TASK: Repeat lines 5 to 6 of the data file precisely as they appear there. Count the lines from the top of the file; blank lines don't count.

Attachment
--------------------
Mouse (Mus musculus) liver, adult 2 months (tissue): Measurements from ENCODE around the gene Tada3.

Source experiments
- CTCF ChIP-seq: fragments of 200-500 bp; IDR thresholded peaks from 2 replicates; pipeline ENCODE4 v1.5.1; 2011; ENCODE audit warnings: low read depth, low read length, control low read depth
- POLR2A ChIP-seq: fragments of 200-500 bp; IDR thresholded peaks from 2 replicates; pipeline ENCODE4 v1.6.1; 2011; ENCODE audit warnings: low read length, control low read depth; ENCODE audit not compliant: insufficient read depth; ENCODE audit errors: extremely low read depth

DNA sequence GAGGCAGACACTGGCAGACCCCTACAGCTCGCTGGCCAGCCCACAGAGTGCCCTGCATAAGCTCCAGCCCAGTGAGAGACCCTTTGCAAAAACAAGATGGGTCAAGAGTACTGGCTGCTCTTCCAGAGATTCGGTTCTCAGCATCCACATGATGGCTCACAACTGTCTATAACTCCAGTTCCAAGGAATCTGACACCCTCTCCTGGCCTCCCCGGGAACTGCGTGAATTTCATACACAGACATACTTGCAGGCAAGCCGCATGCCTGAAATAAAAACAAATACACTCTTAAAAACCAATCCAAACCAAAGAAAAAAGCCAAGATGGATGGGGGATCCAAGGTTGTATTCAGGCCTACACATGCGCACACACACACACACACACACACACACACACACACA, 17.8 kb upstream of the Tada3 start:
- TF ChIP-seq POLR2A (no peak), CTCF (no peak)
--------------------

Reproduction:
DNA sequence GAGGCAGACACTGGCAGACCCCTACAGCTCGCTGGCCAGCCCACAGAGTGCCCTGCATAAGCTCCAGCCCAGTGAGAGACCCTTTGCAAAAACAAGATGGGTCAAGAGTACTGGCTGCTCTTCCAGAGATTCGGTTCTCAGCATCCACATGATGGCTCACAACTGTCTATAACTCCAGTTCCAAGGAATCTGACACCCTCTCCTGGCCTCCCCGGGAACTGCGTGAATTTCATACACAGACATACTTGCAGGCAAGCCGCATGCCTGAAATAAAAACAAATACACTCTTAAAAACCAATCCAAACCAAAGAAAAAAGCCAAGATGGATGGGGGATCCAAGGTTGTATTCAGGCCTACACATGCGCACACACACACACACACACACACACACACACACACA, 17.8 kb upstream of the Tada3 start:
- TF ChIP-seq POLR2A (no peak), CTCF (no peak)